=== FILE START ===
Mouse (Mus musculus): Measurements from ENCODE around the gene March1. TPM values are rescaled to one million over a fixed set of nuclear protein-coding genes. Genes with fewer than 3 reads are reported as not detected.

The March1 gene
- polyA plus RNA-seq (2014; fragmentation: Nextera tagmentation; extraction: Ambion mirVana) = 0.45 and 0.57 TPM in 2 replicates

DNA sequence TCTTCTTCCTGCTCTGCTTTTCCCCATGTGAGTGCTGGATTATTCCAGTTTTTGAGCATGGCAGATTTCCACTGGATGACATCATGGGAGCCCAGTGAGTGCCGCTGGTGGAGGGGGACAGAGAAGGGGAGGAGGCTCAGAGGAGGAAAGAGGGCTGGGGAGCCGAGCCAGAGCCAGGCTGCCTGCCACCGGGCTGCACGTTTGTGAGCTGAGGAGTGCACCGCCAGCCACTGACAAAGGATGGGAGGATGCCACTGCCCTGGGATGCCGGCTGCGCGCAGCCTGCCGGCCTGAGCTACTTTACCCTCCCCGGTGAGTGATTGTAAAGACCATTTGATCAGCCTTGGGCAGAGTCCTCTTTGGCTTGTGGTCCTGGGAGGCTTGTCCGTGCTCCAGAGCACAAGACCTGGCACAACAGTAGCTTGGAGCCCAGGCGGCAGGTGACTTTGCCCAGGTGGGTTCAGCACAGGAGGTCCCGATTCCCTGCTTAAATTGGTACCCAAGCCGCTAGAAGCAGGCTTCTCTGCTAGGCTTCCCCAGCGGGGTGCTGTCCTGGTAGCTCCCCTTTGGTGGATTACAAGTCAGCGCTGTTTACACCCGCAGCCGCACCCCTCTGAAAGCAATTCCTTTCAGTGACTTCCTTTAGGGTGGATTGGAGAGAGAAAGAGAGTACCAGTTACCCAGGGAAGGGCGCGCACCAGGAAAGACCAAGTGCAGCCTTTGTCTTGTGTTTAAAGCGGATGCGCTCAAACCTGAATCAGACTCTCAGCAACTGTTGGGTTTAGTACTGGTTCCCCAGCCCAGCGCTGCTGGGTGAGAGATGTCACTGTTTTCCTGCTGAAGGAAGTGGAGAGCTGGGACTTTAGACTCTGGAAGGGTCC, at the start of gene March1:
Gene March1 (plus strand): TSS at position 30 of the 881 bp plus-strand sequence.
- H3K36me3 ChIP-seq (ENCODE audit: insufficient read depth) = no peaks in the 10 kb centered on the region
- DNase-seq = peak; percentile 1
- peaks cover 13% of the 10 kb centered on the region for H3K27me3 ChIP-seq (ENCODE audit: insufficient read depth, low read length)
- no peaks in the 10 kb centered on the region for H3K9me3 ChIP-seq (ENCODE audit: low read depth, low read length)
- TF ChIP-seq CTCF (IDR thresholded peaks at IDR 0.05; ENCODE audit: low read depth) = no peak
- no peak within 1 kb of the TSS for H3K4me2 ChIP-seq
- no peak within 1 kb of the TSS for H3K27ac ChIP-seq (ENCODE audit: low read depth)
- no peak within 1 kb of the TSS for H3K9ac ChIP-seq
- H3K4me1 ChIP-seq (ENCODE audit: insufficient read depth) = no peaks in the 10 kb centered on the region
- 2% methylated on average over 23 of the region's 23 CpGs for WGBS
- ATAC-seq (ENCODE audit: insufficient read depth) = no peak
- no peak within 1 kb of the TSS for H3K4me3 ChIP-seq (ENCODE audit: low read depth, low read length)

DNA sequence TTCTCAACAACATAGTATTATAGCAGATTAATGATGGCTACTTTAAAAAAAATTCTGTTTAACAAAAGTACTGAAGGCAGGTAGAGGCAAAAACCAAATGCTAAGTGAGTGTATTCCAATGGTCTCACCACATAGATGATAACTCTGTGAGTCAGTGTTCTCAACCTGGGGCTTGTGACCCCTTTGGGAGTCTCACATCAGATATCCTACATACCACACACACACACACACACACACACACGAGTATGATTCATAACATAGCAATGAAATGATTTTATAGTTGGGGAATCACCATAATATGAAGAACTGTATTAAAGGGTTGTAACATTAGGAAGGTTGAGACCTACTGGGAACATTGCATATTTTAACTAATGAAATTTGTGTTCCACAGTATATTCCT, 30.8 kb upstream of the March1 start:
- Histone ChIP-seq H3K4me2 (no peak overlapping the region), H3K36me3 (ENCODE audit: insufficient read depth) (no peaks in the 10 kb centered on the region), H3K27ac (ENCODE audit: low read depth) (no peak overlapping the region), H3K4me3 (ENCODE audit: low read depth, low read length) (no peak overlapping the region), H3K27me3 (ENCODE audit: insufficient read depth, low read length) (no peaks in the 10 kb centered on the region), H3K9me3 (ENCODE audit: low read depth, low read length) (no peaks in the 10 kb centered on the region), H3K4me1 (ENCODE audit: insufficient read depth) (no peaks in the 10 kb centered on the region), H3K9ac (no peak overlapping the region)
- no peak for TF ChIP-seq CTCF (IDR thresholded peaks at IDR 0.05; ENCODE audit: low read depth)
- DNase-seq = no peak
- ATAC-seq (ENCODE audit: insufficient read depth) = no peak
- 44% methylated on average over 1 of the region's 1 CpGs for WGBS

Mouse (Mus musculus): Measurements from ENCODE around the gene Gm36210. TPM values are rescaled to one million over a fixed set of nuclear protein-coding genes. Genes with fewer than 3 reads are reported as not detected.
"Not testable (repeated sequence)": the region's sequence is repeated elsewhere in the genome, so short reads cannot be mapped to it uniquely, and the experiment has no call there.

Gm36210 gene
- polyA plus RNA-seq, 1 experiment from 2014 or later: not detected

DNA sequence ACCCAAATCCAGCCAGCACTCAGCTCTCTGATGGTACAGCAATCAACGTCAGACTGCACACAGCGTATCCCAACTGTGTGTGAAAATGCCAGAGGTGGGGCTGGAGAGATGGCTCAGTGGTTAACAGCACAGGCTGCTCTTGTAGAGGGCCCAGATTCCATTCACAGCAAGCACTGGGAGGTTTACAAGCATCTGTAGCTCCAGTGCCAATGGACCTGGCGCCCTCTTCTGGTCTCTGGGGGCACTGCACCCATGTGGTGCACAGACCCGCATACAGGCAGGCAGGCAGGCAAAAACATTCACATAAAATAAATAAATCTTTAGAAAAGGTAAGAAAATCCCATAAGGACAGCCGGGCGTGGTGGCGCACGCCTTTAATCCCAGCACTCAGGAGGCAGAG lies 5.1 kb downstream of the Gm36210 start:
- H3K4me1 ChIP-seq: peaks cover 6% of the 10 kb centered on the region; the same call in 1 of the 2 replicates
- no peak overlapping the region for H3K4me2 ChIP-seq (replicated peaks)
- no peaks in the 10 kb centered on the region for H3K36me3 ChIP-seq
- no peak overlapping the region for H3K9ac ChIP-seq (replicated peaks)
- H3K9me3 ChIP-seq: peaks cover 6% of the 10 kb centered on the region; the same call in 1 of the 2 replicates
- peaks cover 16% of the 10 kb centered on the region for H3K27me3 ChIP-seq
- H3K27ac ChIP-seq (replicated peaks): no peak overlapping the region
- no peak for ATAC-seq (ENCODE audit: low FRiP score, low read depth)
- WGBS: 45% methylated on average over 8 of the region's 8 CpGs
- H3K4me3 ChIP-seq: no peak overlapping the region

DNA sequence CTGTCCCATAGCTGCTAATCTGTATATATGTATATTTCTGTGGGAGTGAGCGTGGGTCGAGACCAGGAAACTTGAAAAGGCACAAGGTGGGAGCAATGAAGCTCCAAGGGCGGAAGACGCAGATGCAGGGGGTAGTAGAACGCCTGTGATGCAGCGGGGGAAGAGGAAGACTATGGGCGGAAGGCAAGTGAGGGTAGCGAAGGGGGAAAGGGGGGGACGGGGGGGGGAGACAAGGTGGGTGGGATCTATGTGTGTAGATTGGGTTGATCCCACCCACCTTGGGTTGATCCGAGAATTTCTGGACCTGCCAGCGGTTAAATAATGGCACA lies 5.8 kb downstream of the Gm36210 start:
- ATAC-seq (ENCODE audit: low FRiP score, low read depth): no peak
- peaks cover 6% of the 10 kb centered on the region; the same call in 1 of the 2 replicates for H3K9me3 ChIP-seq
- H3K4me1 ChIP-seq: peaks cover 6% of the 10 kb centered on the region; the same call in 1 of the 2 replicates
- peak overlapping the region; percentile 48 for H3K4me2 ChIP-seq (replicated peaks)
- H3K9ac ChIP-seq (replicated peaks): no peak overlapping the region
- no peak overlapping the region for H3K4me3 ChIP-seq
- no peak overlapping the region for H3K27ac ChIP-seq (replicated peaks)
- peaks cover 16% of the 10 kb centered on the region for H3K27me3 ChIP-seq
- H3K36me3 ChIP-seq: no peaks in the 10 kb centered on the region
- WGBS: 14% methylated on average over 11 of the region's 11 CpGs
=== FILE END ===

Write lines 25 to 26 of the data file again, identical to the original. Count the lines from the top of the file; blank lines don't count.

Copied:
"Not testable (repeated sequence)": the region's sequence is repeated elsewhere in the genome, so short reads cannot be mapped to it uniquely, and the experiment has no call there.

Gm36210 gene